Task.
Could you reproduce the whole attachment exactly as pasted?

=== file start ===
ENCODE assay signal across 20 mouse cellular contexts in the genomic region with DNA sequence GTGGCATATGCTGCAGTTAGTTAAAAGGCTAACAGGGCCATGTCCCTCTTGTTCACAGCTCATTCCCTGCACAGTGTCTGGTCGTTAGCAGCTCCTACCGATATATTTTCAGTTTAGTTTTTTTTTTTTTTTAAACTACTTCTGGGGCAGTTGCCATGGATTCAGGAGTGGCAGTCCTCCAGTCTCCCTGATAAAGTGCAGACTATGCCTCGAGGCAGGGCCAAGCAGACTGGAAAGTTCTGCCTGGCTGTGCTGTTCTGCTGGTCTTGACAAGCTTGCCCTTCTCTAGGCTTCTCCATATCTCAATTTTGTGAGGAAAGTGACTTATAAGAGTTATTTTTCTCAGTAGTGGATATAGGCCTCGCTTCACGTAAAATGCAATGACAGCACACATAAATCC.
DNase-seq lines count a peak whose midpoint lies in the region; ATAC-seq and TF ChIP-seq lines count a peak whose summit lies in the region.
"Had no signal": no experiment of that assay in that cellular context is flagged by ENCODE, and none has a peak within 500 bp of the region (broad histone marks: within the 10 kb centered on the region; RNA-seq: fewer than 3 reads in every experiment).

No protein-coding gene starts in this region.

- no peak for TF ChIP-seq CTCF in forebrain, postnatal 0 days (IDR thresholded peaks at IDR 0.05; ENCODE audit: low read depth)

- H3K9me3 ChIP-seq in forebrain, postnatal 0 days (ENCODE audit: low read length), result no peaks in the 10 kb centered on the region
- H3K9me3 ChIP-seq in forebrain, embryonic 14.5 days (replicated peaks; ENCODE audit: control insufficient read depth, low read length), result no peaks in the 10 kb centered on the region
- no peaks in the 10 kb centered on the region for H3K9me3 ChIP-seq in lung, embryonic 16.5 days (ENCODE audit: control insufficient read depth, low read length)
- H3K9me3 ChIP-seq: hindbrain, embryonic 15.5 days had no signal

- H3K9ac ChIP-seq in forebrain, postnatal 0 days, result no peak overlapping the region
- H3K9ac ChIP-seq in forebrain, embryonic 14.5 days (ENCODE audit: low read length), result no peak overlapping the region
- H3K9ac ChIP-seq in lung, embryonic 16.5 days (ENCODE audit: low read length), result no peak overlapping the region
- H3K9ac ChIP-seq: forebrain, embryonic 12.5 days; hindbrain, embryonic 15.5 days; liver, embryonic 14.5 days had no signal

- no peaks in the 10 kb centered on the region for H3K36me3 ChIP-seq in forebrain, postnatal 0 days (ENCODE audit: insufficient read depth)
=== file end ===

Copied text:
ENCODE assay signal across 20 mouse cellular contexts in the genomic region with DNA sequence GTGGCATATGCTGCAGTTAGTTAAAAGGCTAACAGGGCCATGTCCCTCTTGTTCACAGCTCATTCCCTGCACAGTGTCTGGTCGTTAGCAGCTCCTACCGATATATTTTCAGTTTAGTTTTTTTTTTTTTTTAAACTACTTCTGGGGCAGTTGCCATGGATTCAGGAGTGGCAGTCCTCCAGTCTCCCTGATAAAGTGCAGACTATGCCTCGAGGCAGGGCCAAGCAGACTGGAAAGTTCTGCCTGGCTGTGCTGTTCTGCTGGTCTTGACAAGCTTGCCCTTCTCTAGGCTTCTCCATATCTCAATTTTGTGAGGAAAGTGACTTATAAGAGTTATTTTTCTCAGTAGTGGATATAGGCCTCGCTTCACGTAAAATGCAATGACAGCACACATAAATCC.
DNase-seq lines count a peak whose midpoint lies in the region; ATAC-seq and TF ChIP-seq lines count a peak whose summit lies in the region.
"Had no signal": no experiment of that assay in that cellular context is flagged by ENCODE, and none has a peak within 500 bp of the region (broad histone marks: within the 10 kb centered on the region; RNA-seq: fewer than 3 reads in every experiment).

No protein-coding gene starts in this region.

- no peak for TF ChIP-seq CTCF in forebrain, postnatal 0 days (IDR thresholded peaks at IDR 0.05; ENCODE audit: low read depth)

- H3K9me3 ChIP-seq in forebrain, postnatal 0 days (ENCODE audit: low read length), result no peaks in the 10 kb centered on the region
- H3K9me3 ChIP-seq in forebrain, embryonic 14.5 days (replicated peaks; ENCODE audit: control insufficient read depth, low read length), result no peaks in the 10 kb centered on the region
- no peaks in the 10 kb centered on the region for H3K9me3 ChIP-seq in lung, embryonic 16.5 days (ENCODE audit: control insufficient read depth, low read length)
- H3K9me3 ChIP-seq: hindbrain, embryonic 15.5 days had no signal

- H3K9ac ChIP-seq in forebrain, postnatal 0 days, result no peak overlapping the region
- H3K9ac ChIP-seq in forebrain, embryonic 14.5 days (ENCODE audit: low read length), result no peak overlapping the region
- H3K9ac ChIP-seq in lung, embryonic 16.5 days (ENCODE audit: low read length), result no peak overlapping the region
- H3K9ac ChIP-seq: forebrain, embryonic 12.5 days; hindbrain, embryonic 15.5 days; liver, embryonic 14.5 days had no signal

- no peaks in the 10 kb centered on the region for H3K36me3 ChIP-seq in forebrain, postnatal 0 days (ENCODE audit: insufficient read depth)